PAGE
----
Here's the truth, the whole truth and nothing but the truth after Googling facts I needed to see and evaluate. Notre Dame lost four of its last seven games in 1982 and was, in essence, a non-national factor. The 8-4 Alabama team that rolled Penn State didn't even finish among the nation's top 25 that season after beating Illinois, 21-15, in the Liberty Bowl.
No Instant Replay, No BCS Statistical Logic
So what we have here, ladies and gentlemen, is a high-profile coach who lobbied voters and got away with it. Yes, Husker defensive end Tony Felici bemoaned the lack of instant replay 29 years ago, but what about the lack of BCS computers? Think they would have analyzed inconsistent results and power ratings better than members of the media and coaches?
Amidst the evidence we built for Nebraska, I must add an important footnote. Second-ranked Penn State did beat once-beaten and top-ranked Georgia and Herschel Walker, 27-23, in the Sugar Bowl that season while Nebraska edged a less than stellar LSU, 21-20, in the Orange Bowl.
Still, when you add up all the evidence and compare seasons, Nebraska had as good a case for the national championship as anyone in 1982.
"I know most everyone talks about losing to Miami (31-30) and missing the national championship the next season," Osborne said. "But when you really look at that '82 team and that '83 team (the highest scoring team in college football history), our '82 team was really a lot more balanced than our '83 team. We were much better on defense in '82, and that '82 team was great on offense, too. We had Roger Craig (a two-time Super Bowl hero) and (Heisman winner) Mike Rozier and Turner Gill and Irving Fryar. I thought we were very deserving of a national championship."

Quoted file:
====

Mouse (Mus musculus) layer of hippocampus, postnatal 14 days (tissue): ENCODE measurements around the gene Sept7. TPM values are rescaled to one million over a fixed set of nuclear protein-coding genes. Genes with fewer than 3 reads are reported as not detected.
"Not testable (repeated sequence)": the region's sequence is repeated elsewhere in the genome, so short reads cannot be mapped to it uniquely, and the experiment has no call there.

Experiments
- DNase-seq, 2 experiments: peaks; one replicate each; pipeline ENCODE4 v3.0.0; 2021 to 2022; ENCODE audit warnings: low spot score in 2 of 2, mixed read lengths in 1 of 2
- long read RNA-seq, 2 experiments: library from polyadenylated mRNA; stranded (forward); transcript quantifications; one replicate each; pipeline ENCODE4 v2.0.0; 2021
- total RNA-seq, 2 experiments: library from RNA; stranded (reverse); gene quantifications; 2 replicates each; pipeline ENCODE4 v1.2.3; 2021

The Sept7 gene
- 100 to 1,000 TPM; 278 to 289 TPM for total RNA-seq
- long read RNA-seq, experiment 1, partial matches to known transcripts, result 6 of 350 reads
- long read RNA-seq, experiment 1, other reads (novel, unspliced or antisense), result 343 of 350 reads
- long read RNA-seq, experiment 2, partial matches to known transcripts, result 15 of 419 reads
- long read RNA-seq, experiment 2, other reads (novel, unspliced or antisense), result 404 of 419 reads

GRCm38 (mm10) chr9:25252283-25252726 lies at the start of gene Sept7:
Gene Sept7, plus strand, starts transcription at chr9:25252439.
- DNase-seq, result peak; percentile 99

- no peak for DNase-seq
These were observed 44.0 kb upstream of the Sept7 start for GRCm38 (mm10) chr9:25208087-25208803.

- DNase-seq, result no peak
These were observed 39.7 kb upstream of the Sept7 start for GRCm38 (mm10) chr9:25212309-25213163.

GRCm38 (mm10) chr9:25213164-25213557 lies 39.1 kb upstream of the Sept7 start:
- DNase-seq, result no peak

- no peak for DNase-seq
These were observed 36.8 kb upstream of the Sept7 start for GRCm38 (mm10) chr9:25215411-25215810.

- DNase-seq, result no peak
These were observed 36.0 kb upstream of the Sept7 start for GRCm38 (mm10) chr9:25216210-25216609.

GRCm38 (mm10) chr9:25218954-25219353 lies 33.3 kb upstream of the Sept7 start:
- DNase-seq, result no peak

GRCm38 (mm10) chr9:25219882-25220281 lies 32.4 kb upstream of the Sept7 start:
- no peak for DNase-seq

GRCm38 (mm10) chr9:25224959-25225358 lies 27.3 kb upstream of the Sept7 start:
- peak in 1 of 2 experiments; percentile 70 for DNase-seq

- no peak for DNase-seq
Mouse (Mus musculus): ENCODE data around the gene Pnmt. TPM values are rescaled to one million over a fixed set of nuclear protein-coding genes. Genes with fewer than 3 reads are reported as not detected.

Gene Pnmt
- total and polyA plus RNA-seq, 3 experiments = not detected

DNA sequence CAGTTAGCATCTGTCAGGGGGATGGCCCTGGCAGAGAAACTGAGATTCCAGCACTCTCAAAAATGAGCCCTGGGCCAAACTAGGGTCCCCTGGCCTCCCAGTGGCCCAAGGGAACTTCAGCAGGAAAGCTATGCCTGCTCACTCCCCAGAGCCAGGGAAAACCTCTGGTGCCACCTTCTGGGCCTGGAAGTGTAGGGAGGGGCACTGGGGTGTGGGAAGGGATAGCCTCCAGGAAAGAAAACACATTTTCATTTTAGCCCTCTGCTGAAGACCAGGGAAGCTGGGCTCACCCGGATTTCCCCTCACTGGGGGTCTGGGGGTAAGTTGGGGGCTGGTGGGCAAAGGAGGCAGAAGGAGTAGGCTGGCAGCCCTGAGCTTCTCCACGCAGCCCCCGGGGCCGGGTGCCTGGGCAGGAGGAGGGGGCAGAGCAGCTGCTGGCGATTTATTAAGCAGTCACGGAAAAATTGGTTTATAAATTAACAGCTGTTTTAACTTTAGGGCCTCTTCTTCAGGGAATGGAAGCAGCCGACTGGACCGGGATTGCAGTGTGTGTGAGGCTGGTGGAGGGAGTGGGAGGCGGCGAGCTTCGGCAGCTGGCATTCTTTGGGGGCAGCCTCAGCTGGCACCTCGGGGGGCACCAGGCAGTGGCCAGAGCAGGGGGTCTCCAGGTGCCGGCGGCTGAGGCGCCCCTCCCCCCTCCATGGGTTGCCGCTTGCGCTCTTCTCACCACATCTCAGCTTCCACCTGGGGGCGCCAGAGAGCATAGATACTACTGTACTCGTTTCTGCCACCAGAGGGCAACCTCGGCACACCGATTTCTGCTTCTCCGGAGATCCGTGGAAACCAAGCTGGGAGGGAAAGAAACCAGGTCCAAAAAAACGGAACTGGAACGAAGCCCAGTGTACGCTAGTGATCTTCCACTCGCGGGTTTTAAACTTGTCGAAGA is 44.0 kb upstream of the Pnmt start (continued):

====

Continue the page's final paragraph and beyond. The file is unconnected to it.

It took three decades for Osborne to align himself with so many in Nebraska's national fan base, and the good news is, he can look back at history and laugh instead of complain.
Will Check if Field is Still Lined the Same
Please take the time to listen to a Thursday interview with Lincoln's KLIN. Osborne responds to a variety of questions, and late in the interview, he accepts a challenge and laughingly promises to go down on the field at Beaver Stadium Saturday and make sure Penn State did not reline the chalk to keep sacred ground "legal" on its own sideline in a time machine.
Oh how the years go by. Was it really 29 years ago when we watched that 12-1 team finish not only behind Penn State, but, large gulp here, behind an 11-0-1 SMU team as well?
Justice, however, was served less than nine months later when Nebraska played Penn State in the first-ever Kickoff Classic in East Rutherford, N.J. Final score: Nebraska 44, Penn State 6. Many saw redemption in that score, and even though history could not correct itself, such domination certainly reminded many how important it is to look at every result all season long.
P.S. In his 5-game head-to-head series with college football's all-time winningest coach, Osborne won, 42-17, in 1979 in Lincoln; won, 21-7, in 1980 in State College; lost 30-24, in 1981 in Lincoln; lost 27-24, in 1982 in State College; and won 44-6 in 1983 in East Rutherford. In other words, he won 3 and lost 2, one of which deserves an asterisk to explain.
If you love comparative analysis between your favorite Hall-of-Fame coach alongside Bob Devaney, consider Osborne's all-time record against LSU, which sits atop the college football world in both major polls after outkicking Alabama, 9-6, last Saturday night in Tuscaloosa. Tom Osborne-coached teams met LSU teams five times in his 25 years as head coach, and Nebraska won four of the five and tied one. Osborne seemed mildly surprised when we told him that, and his reaction confirms one thing: There must not have been any controversy in any of those five decisions.